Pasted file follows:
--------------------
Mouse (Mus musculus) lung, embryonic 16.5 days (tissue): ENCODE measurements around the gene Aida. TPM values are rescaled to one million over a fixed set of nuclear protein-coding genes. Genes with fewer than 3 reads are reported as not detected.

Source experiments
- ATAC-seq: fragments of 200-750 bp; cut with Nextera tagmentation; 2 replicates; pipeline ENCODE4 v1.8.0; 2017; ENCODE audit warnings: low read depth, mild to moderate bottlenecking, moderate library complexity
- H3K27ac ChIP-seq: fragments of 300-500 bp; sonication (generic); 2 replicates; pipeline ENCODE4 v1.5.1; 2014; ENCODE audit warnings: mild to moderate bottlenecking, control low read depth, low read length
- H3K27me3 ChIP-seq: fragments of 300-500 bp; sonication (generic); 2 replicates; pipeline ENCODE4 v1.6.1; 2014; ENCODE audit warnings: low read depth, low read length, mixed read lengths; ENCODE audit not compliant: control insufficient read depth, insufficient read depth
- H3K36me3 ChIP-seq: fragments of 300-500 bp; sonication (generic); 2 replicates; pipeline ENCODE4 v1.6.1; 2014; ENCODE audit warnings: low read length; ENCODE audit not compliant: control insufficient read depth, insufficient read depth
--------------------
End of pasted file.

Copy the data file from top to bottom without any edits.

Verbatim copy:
Mouse (Mus musculus) lung, embryonic 16.5 days (tissue): ENCODE measurements around the gene Aida. TPM values are rescaled to one million over a fixed set of nuclear protein-coding genes. Genes with fewer than 3 reads are reported as not detected.

Source experiments
- ATAC-seq: fragments of 200-750 bp; cut with Nextera tagmentation; 2 replicates; pipeline ENCODE4 v1.8.0; 2017; ENCODE audit warnings: low read depth, mild to moderate bottlenecking, moderate library complexity
- H3K27ac ChIP-seq: fragments of 300-500 bp; sonication (generic); 2 replicates; pipeline ENCODE4 v1.5.1; 2014; ENCODE audit warnings: mild to moderate bottlenecking, control low read depth, low read length
- H3K27me3 ChIP-seq: fragments of 300-500 bp; sonication (generic); 2 replicates; pipeline ENCODE4 v1.6.1; 2014; ENCODE audit warnings: low read depth, low read length, mixed read lengths; ENCODE audit not compliant: control insufficient read depth, insufficient read depth
- H3K36me3 ChIP-seq: fragments of 300-500 bp; sonication (generic); 2 replicates; pipeline ENCODE4 v1.6.1; 2014; ENCODE audit warnings: low read length; ENCODE audit not compliant: control insufficient read depth, insufficient read depth